IL-4Rα-dependent alternative activation of macrophages is not decisive for Mycobacterium tuberculosis pathology and bacterial burden in mice

PLoS One. 2015 Mar 19;10(3):e0121070. doi: 10.1371/journal.pone.0121070. eCollection 2015.

Abstract

Classical activation of macrophages (caMph or M1) is crucial for host protection against Mycobacterium tuberculosis (Mtb) infection. Evidence suggests that IL-4/IL-13 alternatively activated macrophages (aaMph or M2) are exploited by Mtb to divert microbicidal functions of caMph. To define the functions of M2 macrophages during tuberculosis (TB), we infected mice deficient for IL-4 receptor α on macrophages (LysMcreIL-4Rα-/lox) with Mtb. We show that absence of IL-4Rα on macrophages does not play a major role during infection with Mtb H37Rv, or the clinical Beijing strain HN878. This was demonstrated by similar mortality, bacterial burden, histopathology and T cell proliferation between infected wild-type (WT) and LysMcreIL-4Rα-/lox mice. Interestingly, we observed no differences in the lung expression of inducible nitric oxide synthase (iNOS) and Arginase 1 (Arg1), well-established markers for M1/M2 macrophages among the Mtb-infected groups. Kinetic expression studies of IL-4/IL-13 activated bone marrow-derived macrophages (BMDM) infected with HN878, followed by gene set enrichment analysis, revealed that the MyD88 and IL-6, IL-10, G-CSF pathways are significantly enriched, but not the IL-4Rα driven pathway. Together, these results suggest that IL-4Rα-macrophages do not play a central role in TB disease progression.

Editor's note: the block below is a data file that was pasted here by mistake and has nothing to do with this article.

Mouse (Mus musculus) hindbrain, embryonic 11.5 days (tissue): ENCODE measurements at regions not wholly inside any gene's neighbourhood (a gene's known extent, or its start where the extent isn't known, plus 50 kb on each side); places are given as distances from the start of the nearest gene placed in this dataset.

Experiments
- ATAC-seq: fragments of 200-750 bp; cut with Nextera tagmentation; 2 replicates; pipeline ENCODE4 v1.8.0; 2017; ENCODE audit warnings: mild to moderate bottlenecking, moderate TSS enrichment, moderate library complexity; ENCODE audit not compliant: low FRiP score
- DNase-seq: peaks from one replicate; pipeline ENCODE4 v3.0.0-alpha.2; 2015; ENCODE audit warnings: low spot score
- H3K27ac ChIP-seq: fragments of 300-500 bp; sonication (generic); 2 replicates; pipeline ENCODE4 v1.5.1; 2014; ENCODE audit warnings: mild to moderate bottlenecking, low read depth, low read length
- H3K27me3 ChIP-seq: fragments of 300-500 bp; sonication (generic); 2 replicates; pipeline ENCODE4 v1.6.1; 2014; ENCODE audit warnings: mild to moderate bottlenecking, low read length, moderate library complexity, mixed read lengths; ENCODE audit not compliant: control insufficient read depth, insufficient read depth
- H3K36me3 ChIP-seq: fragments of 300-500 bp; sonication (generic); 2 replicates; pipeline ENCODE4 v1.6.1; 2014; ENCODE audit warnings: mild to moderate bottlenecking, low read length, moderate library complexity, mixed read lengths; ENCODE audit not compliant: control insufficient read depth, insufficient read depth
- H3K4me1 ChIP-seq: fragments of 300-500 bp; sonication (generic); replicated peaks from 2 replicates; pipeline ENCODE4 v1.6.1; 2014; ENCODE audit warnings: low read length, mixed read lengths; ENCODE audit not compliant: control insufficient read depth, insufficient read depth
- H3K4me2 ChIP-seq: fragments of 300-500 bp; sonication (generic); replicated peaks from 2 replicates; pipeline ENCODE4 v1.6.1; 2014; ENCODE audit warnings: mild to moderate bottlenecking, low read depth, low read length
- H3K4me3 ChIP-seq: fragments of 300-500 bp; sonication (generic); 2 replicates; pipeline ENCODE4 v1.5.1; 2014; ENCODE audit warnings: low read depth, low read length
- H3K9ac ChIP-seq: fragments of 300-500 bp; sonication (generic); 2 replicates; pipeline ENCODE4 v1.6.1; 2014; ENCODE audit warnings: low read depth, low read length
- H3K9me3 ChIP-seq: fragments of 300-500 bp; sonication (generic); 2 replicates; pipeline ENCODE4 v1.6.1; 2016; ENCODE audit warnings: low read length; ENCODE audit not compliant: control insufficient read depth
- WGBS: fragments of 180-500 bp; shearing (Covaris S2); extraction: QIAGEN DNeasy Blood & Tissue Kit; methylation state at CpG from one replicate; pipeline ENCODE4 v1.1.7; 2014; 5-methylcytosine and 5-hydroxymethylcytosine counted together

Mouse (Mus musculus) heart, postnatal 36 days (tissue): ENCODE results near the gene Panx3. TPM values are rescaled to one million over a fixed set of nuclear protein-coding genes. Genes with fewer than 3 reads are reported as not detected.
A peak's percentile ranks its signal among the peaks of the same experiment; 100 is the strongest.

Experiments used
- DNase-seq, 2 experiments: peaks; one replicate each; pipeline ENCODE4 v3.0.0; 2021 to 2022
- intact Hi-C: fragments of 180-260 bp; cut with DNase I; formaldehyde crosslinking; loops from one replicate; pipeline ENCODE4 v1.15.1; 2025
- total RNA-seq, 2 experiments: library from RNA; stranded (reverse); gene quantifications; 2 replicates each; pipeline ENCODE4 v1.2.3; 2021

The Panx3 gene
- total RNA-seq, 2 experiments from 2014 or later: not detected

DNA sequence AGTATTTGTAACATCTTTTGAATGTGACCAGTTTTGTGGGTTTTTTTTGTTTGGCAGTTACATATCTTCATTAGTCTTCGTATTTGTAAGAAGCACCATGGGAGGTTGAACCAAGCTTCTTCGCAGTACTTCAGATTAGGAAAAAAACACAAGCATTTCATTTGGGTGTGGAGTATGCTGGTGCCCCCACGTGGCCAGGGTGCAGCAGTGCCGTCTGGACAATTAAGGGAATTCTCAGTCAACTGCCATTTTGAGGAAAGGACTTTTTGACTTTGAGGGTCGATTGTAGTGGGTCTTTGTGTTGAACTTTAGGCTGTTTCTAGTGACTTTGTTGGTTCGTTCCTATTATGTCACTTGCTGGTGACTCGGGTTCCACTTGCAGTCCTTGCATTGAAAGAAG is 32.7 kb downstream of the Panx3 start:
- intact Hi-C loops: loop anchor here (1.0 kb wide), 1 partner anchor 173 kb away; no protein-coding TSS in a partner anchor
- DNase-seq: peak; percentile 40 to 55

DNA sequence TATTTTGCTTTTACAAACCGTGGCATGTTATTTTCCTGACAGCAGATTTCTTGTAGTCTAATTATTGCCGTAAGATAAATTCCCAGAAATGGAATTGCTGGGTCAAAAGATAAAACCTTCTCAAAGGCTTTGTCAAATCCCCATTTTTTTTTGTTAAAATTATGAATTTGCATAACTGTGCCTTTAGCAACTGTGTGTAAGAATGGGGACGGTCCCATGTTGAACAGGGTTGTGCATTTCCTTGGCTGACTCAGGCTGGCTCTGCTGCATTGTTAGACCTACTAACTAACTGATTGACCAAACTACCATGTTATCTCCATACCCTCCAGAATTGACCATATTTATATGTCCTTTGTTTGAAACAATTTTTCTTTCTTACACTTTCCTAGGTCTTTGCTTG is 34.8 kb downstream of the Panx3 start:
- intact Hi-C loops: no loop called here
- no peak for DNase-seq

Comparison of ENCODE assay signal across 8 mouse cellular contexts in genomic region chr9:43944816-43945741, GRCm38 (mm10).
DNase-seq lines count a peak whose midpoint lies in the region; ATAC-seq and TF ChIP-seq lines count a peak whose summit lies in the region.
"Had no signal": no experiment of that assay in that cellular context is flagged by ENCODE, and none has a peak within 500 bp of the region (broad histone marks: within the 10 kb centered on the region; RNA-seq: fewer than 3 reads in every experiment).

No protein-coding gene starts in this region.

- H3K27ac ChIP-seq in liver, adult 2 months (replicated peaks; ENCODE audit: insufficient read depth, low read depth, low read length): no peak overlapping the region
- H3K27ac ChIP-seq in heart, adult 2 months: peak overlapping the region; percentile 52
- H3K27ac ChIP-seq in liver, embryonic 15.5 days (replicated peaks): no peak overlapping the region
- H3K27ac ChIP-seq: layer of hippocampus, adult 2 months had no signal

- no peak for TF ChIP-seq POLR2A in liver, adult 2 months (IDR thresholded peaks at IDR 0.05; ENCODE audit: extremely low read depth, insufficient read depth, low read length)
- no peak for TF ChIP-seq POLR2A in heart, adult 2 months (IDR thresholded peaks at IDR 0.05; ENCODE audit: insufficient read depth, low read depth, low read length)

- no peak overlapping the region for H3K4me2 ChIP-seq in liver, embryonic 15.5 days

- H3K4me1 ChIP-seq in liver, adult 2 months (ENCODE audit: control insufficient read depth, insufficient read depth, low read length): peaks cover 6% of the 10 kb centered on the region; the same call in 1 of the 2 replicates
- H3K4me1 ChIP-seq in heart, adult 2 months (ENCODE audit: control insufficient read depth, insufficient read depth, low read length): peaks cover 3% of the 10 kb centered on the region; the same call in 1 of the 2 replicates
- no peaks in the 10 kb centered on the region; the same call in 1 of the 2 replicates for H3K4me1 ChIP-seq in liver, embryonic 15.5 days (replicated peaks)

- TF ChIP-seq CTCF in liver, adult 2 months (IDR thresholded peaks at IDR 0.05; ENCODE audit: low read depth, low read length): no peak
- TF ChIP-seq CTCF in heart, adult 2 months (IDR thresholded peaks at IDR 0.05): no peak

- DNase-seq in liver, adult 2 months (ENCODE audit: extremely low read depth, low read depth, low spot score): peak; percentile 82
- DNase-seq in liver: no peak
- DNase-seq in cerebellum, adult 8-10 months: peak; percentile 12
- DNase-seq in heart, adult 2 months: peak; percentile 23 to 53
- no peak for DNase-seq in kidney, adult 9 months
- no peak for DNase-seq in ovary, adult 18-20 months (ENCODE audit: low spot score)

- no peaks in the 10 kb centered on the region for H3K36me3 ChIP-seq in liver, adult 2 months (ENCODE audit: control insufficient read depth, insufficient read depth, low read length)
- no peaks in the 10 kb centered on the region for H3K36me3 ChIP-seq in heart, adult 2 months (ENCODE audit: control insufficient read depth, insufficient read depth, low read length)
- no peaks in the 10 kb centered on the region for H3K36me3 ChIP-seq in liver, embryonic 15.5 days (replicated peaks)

Publication types

  • Research Support, Non-U.S. Gov't

MeSH terms

  • Animals
  • Arginase / biosynthesis
  • Arginase / metabolism
  • Bacterial Load*
  • Cell Proliferation
  • Disease Progression
  • Gene Expression Regulation, Enzymologic
  • Interleukin-4 Receptor alpha Subunit / immunology*
  • Macrophage Activation*
  • Macrophages / immunology*
  • Macrophages / metabolism
  • Macrophages / microbiology
  • Mice
  • Mycobacterium tuberculosis / physiology*
  • Myeloid Differentiation Factor 88 / metabolism
  • Nitric Oxide Synthase Type II / genetics
  • Pulmonary Alveoli / immunology
  • Pulmonary Alveoli / microbiology
  • Survival Analysis
  • T-Lymphocytes / cytology
  • T-Lymphocytes / immunology
  • T-Lymphocytes / metabolism
  • Tuberculosis, Pulmonary / immunology
  • Tuberculosis, Pulmonary / microbiology*
  • Tuberculosis, Pulmonary / pathology*

Substances

  • Interleukin-4 Receptor alpha Subunit
  • Myeloid Differentiation Factor 88
  • Nitric Oxide Synthase Type II
  • Arg1 protein, mouse
  • Arginase

Associated data

  • GEO/GSE56736

Grant support

This work was supported by the International Centre for Genetic Engineering & Biotechnology (ICGEB), Cape Town Component with Arturo Falaschi, Claude Leon Foundation and CIDRI, Wellcome trust (Grant No. 084323) post-doctoral fellowships to SPP. South African Medical Research Council (SAMRC) Unit on Immunology of Infectious Diseases (FB). A National Research Funding (NRF) South Africa and the South African Research Chair initiative (SARChi) to FB, the NRF Competitive Programme for Unrated Researchers (CSUR) and South African Medical Research Council (Self-Initiated Research Grant) to RG, the JST Strategic International Research Cooperative Program to HS and ICGEB Arturo Falaschi PhD Fellowship to MO. The funders had no role in study design, data collection and analysis, decision to publish, or preparation of the manuscript.